Executing function from super class to inherited class.

Discussion in 'C++' started by Snyke, Sep 30, 2004.

  1. Snyke

    Snyke Guest

    Ok this is a bit fishy actually:
    I have a class (a socket wrapper) which reads some data from a stream
    and then should respond to it. This is done in two function (OnRead,
    which reads from the stream, and OnCommand which then decides what to
    do). The proble is that I have an inherited class which overloads the
    OnCommand function (but not OnRead). In some way it looks like the
    non-overloaded one is executed even if the Object is of the inherited
    class.

    Code:
    class Socket1 {
    public:
    ...
    private:
    void OnCommand(string comm);
    void OnRead();
    
    }
    
    class Socket2 {
    private:
    OnCommand(string comm);
    }
    
    int main(int argc,char *argv[]){
    Socket2 s;
    s.go();
    }
    
    The problem as described above is that Socket1::OnCommand is executed
    and not Socket2::OncCommand.

    Anybody got an idea why? Or did I misunderstand something.

    Snyke
     
    Snyke, Sep 30, 2004
    #1
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  2. Snyke wrote:
    > Ok this is a bit fishy actually:
    > I have a class (a socket wrapper) which reads some data from a stream
    > and then should respond to it. This is done in two function (OnRead,
    > which reads from the stream, and OnCommand which then decides what to
    > do). The proble is that I have an inherited class which overloads the
    > OnCommand function (but not OnRead). In some way it looks like the
    > non-overloaded one is executed even if the Object is of the inherited
    > class.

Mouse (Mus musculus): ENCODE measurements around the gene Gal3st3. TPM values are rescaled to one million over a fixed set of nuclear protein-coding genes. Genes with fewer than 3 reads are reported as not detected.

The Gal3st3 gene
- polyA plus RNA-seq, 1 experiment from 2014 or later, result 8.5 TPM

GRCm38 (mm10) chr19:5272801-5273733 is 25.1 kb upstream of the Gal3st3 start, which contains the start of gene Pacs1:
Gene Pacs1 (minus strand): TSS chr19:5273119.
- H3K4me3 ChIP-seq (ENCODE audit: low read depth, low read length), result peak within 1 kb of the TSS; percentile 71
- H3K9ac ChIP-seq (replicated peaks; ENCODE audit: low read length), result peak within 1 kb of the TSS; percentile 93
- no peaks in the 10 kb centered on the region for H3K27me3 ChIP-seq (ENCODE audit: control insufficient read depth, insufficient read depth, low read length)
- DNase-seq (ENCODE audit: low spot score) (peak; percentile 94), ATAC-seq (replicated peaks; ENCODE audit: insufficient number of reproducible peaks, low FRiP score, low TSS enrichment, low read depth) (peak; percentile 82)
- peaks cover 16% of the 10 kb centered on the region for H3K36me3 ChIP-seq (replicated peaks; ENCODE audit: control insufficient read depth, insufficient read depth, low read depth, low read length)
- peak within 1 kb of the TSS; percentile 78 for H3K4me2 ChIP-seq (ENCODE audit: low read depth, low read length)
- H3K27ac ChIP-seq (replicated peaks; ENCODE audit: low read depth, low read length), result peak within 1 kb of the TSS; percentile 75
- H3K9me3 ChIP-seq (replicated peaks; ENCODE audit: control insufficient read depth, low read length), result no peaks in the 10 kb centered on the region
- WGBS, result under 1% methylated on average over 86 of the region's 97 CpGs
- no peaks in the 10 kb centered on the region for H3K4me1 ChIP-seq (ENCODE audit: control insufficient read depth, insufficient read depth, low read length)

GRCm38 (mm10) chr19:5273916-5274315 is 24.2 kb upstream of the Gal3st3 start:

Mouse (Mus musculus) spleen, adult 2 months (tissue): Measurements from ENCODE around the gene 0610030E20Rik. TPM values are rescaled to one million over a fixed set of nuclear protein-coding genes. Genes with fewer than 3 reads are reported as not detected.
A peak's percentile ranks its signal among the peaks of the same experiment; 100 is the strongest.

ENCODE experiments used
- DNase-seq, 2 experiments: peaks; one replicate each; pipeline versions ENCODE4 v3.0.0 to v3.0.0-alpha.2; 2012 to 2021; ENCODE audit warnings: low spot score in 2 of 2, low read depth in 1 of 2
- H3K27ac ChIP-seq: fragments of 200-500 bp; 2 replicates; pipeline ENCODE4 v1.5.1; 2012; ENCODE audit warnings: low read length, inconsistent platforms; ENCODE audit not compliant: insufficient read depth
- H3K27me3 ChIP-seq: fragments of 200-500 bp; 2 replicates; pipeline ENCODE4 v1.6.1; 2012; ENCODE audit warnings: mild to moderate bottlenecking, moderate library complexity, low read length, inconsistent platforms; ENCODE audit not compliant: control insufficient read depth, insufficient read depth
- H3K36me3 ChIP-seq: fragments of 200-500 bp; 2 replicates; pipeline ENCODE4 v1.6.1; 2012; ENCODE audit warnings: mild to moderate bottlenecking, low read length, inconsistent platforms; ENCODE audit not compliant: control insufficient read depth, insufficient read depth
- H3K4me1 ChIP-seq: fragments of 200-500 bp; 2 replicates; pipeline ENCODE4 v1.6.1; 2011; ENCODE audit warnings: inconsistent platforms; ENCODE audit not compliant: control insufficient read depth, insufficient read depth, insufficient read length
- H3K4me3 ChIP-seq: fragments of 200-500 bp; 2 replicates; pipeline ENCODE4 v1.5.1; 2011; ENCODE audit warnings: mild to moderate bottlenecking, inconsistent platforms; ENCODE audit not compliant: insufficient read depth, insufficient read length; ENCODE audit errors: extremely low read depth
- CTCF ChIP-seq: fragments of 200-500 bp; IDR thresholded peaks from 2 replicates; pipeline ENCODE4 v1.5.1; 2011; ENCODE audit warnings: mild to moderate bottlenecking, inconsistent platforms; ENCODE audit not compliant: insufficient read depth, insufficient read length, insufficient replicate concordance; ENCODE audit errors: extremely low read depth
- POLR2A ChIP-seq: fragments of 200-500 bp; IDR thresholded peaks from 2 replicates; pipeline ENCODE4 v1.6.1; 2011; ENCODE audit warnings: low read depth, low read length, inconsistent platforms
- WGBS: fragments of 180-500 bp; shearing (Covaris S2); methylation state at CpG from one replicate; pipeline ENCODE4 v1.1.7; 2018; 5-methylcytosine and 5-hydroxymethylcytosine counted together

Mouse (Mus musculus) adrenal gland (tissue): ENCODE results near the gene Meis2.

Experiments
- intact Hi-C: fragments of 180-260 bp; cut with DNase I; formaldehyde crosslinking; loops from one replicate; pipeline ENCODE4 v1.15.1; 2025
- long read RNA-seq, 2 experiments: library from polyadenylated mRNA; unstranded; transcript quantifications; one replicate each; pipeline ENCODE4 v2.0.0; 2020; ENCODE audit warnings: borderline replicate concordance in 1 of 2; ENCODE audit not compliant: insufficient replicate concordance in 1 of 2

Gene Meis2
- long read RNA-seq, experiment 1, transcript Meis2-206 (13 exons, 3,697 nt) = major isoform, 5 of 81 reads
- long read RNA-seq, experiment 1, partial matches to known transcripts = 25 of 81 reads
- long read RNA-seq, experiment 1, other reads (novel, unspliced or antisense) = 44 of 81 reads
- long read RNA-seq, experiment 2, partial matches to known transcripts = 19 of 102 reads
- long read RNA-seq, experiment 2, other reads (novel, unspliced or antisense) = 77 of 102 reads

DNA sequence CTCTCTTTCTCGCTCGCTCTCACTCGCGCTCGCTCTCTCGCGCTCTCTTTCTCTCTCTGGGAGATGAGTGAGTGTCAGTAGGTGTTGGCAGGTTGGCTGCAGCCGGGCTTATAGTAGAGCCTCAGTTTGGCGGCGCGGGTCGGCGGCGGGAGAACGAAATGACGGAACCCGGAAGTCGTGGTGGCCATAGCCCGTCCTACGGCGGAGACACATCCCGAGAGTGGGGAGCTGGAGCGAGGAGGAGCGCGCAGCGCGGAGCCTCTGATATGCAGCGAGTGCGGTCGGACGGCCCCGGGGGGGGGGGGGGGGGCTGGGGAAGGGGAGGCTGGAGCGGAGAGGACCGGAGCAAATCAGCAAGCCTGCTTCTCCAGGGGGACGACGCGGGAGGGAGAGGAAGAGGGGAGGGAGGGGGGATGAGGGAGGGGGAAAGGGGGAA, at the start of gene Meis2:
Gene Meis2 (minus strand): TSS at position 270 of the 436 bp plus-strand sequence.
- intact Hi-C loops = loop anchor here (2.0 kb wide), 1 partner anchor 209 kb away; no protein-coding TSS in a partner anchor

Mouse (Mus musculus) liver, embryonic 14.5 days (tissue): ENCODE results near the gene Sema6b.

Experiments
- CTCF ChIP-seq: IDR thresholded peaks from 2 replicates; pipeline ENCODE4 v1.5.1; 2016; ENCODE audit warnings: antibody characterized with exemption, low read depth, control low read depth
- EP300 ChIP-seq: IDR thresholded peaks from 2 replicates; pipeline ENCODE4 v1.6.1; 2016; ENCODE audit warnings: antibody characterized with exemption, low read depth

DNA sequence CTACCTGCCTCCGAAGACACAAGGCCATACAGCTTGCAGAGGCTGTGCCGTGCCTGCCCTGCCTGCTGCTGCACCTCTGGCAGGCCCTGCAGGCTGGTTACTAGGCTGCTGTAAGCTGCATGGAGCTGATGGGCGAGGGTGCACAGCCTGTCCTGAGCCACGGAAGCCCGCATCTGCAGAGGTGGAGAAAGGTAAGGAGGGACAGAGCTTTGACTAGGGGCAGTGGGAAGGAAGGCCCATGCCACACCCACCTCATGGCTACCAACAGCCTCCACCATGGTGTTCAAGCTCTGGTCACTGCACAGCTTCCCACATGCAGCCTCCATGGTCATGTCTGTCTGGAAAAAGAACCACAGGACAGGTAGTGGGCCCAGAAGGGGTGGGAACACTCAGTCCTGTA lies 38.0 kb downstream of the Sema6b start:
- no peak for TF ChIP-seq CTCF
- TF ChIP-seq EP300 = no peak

>
    >
    Code:
    > class Socket1 {
    >   public:
    >     ...
    >   private:
    >     void OnCommand(string comm);
    >     void OnRead();
    >
    > }
    >
    > class Socket2 {
    >   private:
    >     OnCommand(string comm);
    > }
    >
    > int main(int argc,char *argv[]){
    >   Socket2 s;
    >   s.go();
    > }
    > 
    >
    > The problem as described above is that Socket1::OnCommand is executed
    > and not Socket2::OncCommand.
    >
    > Anybody got an idea why? Or did I misunderstand something.


    The code you posted is not C++. Perhaps if you post the real code
    (trimmed up to remove extraneous stuff), we could diagnose the problem
    better.

    If I had to guess, I'd say that (a) the functions in 'Socket1' are not
    virtual or (b) the 'OnCommand' function in 'Socket2' does not override
    the one in 'Socket1' because it has different arguments (and in your
    posting you made them the same, while in the real code they aren't).
    But that's if I had to guess.

    Victor
     
    Victor Bazarov, Sep 30, 2004
    #2
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  3. "Snyke" <> wrote in message
    news:...
    > Ok this is a bit fishy actually:
    > I have a class (a socket wrapper) which reads some data from a stream
    > and then should respond to it. This is done in two function (OnRead,
    > which reads from the stream, and OnCommand which then decides what to
    > do). The proble is that I have an inherited class which overloads the
    > OnCommand function (but not OnRead). In some way it looks like the
    > non-overloaded one is executed even if the Object is of the inherited
    > class.
    >
    >
    Code:
    > class Socket1 {
    >  public:
    >    ...
    >  private:
    >    void OnCommand(string comm);
    >    void OnRead();
    >
    > }
    >
    > class Socket2 {
    >  private:
    >    OnCommand(string comm);
    > }
    >
    > int main(int argc,char *argv[]){
    >  Socket2 s;
    >  s.go();
    > }
    > 
    >
    > The problem as described above is that Socket1::OnCommand is executed